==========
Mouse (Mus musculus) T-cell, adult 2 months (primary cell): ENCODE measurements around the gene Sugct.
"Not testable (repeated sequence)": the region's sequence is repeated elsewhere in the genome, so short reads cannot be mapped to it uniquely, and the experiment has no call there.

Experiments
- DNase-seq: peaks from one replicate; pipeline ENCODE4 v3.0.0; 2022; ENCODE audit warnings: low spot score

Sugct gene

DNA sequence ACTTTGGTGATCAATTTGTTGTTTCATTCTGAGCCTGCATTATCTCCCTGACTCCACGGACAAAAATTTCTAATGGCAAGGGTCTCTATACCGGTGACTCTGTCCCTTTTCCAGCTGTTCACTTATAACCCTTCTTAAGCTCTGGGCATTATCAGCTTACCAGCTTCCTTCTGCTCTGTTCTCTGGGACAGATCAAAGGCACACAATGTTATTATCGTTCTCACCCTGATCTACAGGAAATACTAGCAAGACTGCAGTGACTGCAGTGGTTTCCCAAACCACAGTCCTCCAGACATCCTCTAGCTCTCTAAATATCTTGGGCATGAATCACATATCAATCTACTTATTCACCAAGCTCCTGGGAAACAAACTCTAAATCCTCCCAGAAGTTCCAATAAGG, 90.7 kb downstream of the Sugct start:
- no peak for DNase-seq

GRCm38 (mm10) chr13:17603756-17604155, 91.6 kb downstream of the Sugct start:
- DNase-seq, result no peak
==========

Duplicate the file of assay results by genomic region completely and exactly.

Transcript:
Mouse (Mus musculus) T-cell, adult 2 months (primary cell): ENCODE measurements around the gene Sugct.
"Not testable (repeated sequence)": the region's sequence is repeated elsewhere in the genome, so short reads cannot be mapped to it uniquely, and the experiment has no call there.

Experiments
- DNase-seq: peaks from one replicate; pipeline ENCODE4 v3.0.0; 2022; ENCODE audit warnings: low spot score

Sugct gene

DNA sequence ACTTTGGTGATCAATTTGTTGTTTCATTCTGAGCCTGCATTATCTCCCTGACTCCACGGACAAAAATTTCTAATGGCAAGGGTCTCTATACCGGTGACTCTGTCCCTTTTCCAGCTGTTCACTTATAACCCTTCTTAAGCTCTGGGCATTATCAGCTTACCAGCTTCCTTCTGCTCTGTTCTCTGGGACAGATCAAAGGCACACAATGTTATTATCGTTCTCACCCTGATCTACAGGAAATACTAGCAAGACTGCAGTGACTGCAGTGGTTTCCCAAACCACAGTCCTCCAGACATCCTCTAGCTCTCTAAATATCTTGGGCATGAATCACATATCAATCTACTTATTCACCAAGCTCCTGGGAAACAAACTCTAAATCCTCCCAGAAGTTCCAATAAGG, 90.7 kb downstream of the Sugct start:
- no peak for DNase-seq

GRCm38 (mm10) chr13:17603756-17604155, 91.6 kb downstream of the Sugct start:
- DNase-seq, result no peak